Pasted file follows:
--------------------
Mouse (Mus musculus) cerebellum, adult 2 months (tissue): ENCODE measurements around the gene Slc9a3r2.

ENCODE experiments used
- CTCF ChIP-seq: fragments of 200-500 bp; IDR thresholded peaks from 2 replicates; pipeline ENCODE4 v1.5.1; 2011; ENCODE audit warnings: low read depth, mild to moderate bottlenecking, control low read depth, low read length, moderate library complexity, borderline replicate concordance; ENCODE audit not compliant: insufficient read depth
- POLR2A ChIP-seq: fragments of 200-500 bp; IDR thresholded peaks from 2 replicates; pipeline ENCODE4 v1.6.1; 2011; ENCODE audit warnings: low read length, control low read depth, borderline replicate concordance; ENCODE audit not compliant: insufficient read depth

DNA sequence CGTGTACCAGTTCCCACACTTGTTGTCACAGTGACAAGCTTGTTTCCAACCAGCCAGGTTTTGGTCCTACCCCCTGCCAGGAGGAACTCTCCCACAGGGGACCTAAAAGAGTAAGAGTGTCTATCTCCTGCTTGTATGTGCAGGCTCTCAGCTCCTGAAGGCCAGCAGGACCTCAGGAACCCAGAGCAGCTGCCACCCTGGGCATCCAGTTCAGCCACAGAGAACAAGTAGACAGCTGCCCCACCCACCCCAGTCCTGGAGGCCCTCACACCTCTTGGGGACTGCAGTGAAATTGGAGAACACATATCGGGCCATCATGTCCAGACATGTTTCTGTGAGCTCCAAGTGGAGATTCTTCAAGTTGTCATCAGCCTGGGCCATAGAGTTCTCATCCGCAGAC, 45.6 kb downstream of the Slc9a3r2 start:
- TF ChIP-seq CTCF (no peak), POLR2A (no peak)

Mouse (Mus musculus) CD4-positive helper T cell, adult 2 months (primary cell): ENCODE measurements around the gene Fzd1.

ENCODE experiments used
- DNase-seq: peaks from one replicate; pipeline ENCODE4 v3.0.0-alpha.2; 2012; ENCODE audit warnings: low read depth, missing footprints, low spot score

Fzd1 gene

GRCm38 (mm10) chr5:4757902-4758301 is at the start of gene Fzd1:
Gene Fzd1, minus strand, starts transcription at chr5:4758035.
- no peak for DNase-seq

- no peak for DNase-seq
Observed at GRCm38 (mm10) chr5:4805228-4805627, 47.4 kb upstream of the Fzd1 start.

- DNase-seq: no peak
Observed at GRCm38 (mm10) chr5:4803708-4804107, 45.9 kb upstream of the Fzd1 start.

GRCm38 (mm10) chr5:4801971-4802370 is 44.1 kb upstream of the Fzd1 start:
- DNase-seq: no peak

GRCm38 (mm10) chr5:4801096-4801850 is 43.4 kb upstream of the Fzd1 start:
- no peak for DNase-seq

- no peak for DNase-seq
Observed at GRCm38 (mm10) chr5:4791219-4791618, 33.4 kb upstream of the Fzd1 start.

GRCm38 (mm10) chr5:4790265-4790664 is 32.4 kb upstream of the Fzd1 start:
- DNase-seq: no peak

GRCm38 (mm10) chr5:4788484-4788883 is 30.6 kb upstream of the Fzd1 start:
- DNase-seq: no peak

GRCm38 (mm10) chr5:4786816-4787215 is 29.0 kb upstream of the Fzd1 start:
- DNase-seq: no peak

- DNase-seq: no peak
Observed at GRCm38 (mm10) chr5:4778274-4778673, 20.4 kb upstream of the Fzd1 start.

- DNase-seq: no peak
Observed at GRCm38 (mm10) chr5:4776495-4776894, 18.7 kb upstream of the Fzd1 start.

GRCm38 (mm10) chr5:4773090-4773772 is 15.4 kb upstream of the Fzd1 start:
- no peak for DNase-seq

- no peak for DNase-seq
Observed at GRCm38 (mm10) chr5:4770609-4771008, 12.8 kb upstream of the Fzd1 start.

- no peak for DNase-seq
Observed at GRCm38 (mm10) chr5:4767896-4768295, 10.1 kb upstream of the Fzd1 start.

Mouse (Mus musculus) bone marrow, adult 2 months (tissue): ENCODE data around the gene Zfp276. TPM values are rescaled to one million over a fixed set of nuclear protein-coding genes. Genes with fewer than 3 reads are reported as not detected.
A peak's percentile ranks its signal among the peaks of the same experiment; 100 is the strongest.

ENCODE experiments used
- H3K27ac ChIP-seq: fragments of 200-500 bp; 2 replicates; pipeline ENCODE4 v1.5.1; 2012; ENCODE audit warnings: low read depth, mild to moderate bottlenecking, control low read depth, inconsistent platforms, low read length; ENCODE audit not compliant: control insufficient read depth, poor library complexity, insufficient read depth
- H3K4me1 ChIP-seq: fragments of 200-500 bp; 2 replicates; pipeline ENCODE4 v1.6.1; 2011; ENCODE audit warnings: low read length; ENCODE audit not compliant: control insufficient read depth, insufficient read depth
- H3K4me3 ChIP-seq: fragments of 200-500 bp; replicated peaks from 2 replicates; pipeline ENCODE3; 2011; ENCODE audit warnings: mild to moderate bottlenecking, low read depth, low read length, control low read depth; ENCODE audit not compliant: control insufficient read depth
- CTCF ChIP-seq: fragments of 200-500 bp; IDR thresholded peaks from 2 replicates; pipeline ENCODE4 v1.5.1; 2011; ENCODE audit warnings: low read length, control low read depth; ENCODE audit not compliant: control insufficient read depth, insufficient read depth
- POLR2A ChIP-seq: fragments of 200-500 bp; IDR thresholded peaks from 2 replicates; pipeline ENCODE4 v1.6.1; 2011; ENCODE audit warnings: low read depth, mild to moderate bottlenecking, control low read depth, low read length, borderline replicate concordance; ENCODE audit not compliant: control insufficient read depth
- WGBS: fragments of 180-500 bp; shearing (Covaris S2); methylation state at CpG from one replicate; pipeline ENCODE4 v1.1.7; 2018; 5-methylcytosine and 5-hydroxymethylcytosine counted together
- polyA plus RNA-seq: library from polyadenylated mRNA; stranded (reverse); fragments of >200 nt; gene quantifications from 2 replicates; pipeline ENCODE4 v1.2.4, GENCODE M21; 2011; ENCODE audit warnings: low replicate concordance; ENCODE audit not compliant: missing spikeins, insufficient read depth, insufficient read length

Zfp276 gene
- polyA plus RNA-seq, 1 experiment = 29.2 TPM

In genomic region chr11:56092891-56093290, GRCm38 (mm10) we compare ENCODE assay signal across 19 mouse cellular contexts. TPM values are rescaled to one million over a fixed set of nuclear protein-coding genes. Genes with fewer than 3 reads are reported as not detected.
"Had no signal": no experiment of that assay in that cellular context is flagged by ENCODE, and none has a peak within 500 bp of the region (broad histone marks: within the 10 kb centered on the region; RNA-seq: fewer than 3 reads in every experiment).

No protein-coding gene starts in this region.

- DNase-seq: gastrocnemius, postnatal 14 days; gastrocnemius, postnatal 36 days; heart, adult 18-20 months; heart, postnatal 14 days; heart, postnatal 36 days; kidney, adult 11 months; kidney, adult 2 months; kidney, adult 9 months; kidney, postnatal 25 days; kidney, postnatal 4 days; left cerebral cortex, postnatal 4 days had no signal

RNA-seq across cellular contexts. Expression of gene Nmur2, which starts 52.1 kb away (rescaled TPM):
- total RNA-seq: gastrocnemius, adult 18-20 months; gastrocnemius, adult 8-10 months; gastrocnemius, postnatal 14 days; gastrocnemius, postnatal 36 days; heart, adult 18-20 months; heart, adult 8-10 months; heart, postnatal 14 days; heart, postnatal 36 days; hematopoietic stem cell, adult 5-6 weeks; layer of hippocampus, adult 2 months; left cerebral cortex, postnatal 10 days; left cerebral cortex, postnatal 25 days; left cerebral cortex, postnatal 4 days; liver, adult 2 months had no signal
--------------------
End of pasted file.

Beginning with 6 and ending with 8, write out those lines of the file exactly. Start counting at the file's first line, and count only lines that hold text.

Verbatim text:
- TF ChIP-seq CTCF (no peak), POLR2A (no peak)

Mouse (Mus musculus) CD4-positive helper T cell, adult 2 months (primary cell): ENCODE measurements around the gene Fzd1.

ENCODE experiments used